Secondly, the areas which do not fall into the footprint of any telco. The four telcos are proposing the creation of a new company which would focus on building infrastructure in the not-spots. This infrastructure would be accessible to all telcos, potentially filling-in the digital voids throughout the countryside.

French council gets sick of waiting for MNOs so goes it alone

The local government in Eure-et-Loir has seemingly got tired of waiting for the MNOs to end not-spots in the countryside, deciding to construct its own masts in the region.

Announced via Twitter, the local authority approved funding for the ‘Eure-et-Loir Mobile Networks’ project in an effort to bridge the digital divide. The scheme will create a new company, which will have a budget of €10 million and aim for 100% geographical 4G coverage, through building its own mobile infrastructure.

“The @eurelien department is the first in France to create a project company to accelerate the deployment of the #4G throughout its territory, for 2021,” Eure-et-Loir Department Advisor Remi Martial said on Twitter.

In claiming to be the first Department in France to take such action, with the move somewhat undermining government plans to tackle the rural connectivity problem. Announced back in January 2018, the ‘New Deal Programme’ was designed to tackle not-spots across the country, though it appears the Eure-et-Loir local authority has little confidence in the scheme.

Two firms bid to be part of the project, with ATC winning. ATC will now enter into a public-private-investment scheme with the Eure-et-Loir authority to improve mobile coverage. Reports have previously suggested the region is short of 100 mobile masts to provide adequate 4G coverage.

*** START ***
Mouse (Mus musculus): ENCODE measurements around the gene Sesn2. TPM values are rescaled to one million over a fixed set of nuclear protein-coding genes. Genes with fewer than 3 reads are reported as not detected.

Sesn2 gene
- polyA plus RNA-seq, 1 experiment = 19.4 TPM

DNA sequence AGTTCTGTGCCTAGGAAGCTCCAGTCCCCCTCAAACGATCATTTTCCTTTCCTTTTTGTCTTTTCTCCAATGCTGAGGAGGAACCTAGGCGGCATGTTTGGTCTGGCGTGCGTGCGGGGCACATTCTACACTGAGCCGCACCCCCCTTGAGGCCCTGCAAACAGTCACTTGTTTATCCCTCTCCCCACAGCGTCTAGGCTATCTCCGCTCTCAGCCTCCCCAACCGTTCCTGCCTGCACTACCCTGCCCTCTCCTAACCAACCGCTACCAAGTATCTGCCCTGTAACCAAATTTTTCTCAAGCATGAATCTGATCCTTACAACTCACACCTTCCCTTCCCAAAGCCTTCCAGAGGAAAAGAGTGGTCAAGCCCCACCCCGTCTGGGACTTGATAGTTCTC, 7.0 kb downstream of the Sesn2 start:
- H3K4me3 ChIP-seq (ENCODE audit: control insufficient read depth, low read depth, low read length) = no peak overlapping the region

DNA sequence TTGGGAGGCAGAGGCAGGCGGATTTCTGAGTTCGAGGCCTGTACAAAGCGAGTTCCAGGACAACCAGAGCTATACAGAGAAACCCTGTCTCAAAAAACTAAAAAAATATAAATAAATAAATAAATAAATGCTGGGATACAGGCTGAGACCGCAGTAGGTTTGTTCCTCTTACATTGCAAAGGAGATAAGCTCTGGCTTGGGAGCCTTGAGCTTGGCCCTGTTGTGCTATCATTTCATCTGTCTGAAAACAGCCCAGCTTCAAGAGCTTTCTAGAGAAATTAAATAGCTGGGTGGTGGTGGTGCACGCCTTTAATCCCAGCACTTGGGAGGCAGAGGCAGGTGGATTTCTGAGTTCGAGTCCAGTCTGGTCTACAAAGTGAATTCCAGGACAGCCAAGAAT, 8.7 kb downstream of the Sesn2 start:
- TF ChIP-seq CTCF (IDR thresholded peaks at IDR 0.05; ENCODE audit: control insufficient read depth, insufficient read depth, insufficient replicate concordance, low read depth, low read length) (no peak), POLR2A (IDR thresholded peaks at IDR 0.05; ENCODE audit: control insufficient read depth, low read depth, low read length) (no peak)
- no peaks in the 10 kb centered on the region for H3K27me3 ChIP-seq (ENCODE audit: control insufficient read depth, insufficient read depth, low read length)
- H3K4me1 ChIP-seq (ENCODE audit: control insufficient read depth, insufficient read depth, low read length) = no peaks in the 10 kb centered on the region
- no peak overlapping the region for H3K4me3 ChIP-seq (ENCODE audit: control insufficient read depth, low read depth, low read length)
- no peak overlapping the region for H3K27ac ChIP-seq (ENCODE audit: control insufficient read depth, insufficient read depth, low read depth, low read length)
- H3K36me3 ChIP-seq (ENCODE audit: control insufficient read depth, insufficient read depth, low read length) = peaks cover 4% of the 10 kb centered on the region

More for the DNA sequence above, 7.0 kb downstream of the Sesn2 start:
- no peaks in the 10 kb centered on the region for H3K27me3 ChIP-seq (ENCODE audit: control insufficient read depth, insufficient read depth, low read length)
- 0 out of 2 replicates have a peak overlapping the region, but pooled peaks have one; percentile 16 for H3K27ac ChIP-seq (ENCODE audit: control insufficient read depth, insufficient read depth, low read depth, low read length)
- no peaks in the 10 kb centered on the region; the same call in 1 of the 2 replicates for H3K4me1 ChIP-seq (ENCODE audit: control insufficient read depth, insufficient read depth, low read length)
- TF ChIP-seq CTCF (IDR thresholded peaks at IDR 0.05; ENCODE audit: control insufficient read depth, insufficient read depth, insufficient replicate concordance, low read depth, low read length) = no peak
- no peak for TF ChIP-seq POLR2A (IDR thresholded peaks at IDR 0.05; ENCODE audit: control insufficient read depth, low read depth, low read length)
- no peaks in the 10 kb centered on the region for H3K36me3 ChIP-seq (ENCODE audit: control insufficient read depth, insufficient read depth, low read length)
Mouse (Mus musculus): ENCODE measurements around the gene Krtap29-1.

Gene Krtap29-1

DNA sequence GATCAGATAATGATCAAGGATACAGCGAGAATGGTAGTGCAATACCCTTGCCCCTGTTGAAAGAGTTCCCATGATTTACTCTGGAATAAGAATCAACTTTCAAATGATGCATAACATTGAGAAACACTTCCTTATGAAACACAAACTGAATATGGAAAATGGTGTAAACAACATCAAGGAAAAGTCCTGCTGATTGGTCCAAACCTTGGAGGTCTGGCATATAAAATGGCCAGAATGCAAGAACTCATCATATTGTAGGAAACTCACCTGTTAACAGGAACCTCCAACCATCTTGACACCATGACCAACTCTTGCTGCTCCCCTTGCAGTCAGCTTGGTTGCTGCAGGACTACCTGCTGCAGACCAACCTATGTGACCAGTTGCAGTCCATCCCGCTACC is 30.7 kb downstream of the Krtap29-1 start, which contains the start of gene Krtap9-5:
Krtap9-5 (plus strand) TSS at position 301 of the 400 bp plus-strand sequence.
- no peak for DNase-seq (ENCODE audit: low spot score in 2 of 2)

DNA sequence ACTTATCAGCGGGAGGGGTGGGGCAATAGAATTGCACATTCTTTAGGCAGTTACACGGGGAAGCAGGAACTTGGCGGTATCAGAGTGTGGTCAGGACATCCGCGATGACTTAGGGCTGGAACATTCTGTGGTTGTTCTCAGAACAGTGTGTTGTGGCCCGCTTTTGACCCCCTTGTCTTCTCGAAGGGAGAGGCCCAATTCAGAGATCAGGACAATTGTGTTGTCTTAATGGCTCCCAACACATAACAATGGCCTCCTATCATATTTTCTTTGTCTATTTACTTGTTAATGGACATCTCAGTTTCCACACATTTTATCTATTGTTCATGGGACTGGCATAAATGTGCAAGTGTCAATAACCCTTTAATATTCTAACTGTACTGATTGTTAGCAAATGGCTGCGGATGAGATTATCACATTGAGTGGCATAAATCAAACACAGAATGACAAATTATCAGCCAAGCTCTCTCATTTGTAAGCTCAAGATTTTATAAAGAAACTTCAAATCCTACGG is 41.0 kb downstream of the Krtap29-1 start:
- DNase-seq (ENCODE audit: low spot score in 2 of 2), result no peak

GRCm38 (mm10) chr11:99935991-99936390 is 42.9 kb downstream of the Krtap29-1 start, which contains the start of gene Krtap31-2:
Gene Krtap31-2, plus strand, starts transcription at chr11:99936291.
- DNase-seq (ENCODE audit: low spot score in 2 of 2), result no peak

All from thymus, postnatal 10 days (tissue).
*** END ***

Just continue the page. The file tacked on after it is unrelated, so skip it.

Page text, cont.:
When you consider the environment, it starts to make sense why the Eure-et-Loir region is not necessarily a priority for the MNOs. With a population of 432,967 (2013) it is the 55th largest region across France, with a population density of 74 citizens per km2. Compared to Paris, 21,234 per km2 or Hauts-de-Seine, 9,042 per km2 the business case is less convincing.

That said, should the hard work be done for the MNOs, renting space to place mobile equipment is a small price to pay for meeting government demands and improving coverage. With the vast majority of capital being allocated into civil engineering aspects of the project, few will complain, even if it does give the impression of mediocrity.

 

Despite a $1 billion loss ZTE is seeing light at the end of the tunnel

The Chinese telecom vendor ZTE reported a total annual net loss of over $1 billion from its business in 2018 but is foreseeing returning to profit in Q1 2019.

After a roller-coaster year, ZTE reported a total operating revenue of RMB 85.5 billion ($12.7 billion, at the exchange rate $1=RMB6.7233) in 2018, a 21.4% decline from a year ago. The net loss amounted to RMB 6.9837 billion ($1.04 billion), down from a net profit of RMB 4.57 billion from 2017, or a decline of 253%. After pulling off a surprising return to profit in Q3 last year,  the net profit in Q4 came down to RMB 276 million, narrowed by more than a half from the RMB 564 million from the previous quarter, despite that the quarterly revenue increased by over 38%.

When looking at the results by business lines and by sector, we can see that its consumer business, mainly smartphones, which account for more than a quarter of ZTE’s business before the US sanction, suffered the heaviest decline. The unit’s total revenue came down by 45%, and only accounted for 22% of the total business in 2018. The revenue from carrier’s network business shrank by 10.5%, and that from B2B business including public sector was down by 6%.

When it came to its performances in different markets, the heaviest decline came from its business in mature markets in Europe, Americas and Oceania, where the revenues dropped by 45%, followed by that from Asia, which was down by 25%. The domestic market, representing 63.7% of ZTE’s total business, suffered a decline of 12%. Its business in Africa actually registered a growth of 8.4%, despite that it only accounted for less than 5% of ZTE’s total business. Incidentally, it was in Africa that ZTE reaped the highest gross margin of 48%, compared to 38% in China, and only 13% in Europe, Americas and Oceania.